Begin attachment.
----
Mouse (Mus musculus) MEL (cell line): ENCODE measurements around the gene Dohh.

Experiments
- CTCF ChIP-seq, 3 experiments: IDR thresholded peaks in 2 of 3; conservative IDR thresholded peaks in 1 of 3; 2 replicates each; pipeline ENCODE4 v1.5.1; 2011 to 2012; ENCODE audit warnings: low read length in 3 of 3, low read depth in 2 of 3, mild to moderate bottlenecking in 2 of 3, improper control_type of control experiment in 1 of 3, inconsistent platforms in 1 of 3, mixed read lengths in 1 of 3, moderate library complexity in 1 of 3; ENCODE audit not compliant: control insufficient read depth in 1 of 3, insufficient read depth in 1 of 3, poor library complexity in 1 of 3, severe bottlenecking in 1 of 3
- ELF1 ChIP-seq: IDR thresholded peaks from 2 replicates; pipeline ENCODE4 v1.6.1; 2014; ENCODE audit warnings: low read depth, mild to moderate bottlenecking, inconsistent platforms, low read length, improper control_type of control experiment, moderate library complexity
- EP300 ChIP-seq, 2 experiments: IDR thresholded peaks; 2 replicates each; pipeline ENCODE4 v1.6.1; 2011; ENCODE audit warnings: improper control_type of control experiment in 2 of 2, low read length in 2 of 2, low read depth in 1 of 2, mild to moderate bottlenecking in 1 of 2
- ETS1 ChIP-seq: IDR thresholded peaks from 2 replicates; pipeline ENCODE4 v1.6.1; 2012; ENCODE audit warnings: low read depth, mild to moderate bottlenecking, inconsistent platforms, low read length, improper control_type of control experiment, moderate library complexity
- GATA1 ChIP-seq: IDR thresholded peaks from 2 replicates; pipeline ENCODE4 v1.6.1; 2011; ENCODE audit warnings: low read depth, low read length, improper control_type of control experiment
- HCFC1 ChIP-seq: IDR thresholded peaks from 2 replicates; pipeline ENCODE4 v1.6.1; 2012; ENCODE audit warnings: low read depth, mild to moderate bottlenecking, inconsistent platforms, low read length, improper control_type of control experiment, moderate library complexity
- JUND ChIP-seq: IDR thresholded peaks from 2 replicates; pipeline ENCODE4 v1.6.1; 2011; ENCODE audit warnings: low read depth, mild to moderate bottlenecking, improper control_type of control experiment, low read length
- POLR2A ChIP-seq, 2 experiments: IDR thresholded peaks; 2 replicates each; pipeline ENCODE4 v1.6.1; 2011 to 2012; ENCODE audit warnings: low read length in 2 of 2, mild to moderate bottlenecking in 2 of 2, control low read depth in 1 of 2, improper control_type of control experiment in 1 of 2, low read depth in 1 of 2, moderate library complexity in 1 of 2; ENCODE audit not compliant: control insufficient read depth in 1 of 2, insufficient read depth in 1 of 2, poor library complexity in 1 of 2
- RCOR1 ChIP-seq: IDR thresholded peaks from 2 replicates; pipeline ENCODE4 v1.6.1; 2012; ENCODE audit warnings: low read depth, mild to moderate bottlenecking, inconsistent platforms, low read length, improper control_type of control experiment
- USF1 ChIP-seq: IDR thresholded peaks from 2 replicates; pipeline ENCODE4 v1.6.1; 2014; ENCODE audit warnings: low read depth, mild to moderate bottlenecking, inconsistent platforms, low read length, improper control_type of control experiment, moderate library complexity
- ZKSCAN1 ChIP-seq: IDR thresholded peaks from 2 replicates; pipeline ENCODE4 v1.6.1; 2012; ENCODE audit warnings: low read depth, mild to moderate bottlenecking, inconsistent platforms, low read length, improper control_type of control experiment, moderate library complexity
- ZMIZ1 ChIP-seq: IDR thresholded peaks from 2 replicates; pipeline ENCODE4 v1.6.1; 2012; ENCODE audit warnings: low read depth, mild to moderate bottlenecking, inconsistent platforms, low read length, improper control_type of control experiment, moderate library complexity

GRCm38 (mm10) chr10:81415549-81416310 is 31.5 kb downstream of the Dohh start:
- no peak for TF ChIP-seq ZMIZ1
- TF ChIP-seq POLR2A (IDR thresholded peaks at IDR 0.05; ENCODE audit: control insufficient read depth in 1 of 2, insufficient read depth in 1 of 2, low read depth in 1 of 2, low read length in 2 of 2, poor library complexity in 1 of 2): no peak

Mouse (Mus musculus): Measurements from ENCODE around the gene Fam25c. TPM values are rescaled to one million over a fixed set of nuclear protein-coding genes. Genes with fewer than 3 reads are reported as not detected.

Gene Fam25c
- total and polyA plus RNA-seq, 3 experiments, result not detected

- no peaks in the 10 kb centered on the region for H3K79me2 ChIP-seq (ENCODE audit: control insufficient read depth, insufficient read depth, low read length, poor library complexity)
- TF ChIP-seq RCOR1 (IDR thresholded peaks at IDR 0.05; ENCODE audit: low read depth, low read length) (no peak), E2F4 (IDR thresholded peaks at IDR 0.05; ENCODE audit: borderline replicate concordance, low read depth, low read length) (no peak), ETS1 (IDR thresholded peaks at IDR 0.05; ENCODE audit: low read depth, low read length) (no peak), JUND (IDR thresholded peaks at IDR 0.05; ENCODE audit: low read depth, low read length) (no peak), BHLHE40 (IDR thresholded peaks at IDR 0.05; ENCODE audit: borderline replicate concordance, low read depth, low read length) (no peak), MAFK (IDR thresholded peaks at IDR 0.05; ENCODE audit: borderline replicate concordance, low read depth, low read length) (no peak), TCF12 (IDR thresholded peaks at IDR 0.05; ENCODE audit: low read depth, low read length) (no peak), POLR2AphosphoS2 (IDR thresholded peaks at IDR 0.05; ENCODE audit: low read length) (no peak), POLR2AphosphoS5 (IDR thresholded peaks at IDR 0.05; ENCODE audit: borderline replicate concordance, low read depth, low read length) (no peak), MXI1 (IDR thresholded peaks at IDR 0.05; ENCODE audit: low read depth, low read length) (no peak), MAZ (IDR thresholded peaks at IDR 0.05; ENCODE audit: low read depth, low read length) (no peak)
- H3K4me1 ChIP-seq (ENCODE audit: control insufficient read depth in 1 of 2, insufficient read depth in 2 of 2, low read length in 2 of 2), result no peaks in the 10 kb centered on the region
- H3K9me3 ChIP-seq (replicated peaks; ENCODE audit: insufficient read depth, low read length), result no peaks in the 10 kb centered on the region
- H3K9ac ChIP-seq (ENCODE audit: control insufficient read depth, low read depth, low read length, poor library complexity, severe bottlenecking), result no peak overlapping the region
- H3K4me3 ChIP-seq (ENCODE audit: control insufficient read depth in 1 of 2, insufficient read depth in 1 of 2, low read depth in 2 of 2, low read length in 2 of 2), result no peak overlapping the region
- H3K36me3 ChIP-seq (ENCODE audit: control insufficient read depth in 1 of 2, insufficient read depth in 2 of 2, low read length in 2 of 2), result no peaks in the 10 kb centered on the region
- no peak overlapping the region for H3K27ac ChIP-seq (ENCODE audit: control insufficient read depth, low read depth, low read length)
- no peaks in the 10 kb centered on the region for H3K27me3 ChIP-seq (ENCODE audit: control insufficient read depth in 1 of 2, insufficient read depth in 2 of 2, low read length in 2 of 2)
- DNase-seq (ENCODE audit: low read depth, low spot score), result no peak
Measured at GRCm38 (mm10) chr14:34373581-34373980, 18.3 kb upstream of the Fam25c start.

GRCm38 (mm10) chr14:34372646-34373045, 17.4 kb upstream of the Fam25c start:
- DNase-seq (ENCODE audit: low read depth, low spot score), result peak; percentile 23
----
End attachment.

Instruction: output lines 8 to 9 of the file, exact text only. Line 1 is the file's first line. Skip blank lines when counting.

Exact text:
- HCFC1 ChIP-seq: IDR thresholded peaks from 2 replicates; pipeline ENCODE4 v1.6.1; 2012; ENCODE audit warnings: low read depth, mild to moderate bottlenecking, inconsistent platforms, low read length, improper control_type of control experiment, moderate library complexity
- JUND ChIP-seq: IDR thresholded peaks from 2 replicates; pipeline ENCODE4 v1.6.1; 2011; ENCODE audit warnings: low read depth, mild to moderate bottlenecking, improper control_type of control experiment, low read length